Listening to atheists, I’ve noticed a lot of them are being influenced by their converts from pop-American Evangelicalism.

    In-your-face-proselytism and a focus on a political-social agenda are now just as common among atheists as among Evangelicals.

  • http://spaceagelutheran.blogspot.com/ SAL

    Listening to atheists, I’ve noticed a lot of them are being influenced by their converts from pop-American Evangelicalism.

    In-your-face-proselytism and a focus on a political-social agenda are now just as common among atheists as among Evangelicals.

  • http://lutherama.blogspot.com Dr. Luther in 21st Century

    Golub displays a complete lack of understanding both Protestantism and atheism. Atheists don’t believe Darwin is the end all be all. He is just the beginning of the end. They doubt Darwin as much as anything else until empirically verified. At the same time, I want to see us go to Mars in my life time and I am a Protestant. Golub needs to spend more time researching and less time with stereotypes.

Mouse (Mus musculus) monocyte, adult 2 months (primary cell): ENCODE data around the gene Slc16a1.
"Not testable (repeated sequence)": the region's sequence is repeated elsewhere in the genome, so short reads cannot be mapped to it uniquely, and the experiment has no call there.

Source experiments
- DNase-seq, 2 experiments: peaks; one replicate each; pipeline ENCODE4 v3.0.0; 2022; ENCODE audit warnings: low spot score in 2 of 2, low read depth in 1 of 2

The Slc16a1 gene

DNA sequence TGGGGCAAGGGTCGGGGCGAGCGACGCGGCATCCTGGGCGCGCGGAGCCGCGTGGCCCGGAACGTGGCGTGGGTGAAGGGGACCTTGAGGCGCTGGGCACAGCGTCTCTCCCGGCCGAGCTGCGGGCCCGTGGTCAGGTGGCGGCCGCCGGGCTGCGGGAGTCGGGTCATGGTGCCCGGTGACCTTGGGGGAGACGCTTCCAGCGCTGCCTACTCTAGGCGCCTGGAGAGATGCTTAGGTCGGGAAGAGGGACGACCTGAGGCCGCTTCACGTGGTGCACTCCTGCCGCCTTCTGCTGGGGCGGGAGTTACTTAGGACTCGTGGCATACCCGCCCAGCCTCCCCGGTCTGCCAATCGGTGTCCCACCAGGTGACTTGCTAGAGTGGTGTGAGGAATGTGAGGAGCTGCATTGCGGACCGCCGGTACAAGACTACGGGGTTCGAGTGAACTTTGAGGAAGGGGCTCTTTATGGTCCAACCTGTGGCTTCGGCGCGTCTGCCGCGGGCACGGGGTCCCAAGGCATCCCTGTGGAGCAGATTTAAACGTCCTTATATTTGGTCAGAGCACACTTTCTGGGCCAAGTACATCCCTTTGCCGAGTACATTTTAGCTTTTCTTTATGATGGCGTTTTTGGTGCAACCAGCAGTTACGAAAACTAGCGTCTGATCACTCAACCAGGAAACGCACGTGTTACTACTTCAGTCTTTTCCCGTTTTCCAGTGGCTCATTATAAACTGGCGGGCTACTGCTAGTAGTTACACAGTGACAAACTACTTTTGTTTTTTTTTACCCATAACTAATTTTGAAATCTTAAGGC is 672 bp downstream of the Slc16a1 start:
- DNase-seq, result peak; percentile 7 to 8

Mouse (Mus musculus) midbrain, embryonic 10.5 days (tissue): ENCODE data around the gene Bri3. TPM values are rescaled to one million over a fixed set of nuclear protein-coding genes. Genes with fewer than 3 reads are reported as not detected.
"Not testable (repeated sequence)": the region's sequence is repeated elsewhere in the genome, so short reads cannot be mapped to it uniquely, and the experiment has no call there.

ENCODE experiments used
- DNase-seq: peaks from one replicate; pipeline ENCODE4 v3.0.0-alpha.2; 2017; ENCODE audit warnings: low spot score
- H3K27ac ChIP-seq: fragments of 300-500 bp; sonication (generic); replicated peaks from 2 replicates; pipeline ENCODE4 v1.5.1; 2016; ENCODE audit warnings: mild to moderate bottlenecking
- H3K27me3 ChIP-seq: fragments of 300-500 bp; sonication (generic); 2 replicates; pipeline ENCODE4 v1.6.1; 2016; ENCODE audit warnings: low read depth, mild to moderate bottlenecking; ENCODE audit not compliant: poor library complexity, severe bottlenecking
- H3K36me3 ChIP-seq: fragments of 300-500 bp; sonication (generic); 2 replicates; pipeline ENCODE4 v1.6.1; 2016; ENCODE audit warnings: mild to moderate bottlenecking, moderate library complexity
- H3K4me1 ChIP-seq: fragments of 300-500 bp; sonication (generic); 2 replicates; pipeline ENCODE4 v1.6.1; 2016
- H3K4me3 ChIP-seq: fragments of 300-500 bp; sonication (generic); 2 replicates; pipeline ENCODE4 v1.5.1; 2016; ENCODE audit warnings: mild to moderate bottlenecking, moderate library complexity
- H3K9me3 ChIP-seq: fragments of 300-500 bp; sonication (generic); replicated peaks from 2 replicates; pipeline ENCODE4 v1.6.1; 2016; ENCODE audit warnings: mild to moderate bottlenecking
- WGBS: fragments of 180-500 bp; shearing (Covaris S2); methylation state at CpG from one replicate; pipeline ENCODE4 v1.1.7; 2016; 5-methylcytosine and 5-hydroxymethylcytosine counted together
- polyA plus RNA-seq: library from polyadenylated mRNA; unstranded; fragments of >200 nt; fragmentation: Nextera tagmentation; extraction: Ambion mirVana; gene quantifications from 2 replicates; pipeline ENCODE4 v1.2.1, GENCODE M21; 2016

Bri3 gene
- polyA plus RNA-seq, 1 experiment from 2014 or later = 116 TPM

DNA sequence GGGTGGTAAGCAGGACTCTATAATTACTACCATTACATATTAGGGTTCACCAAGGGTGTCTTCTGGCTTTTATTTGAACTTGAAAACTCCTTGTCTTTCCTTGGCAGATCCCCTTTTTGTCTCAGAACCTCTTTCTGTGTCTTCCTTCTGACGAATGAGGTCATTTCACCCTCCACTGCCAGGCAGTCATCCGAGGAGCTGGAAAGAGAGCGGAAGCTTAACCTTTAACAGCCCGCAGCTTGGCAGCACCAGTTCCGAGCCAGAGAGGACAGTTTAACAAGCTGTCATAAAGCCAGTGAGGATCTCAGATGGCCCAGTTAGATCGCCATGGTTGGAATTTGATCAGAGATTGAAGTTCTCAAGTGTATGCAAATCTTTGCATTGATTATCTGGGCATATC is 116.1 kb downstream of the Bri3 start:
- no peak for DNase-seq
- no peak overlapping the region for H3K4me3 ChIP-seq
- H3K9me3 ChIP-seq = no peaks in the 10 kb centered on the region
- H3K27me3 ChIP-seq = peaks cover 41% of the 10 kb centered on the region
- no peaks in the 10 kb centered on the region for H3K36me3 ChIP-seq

• http://lutherama.blogspot.com Dr. Luther in 21st Century

    Golub displays a complete lack of understanding both Protestantism and atheism. Atheists don’t believe Darwin is the end all be all. He is just the beginning of the end. They doubt Darwin as much as anything else until empirically verified. At the same time, I want to see us go to Mars in my life time and I am a Protestant. Golub needs to spend more time researching and less time with stereotypes.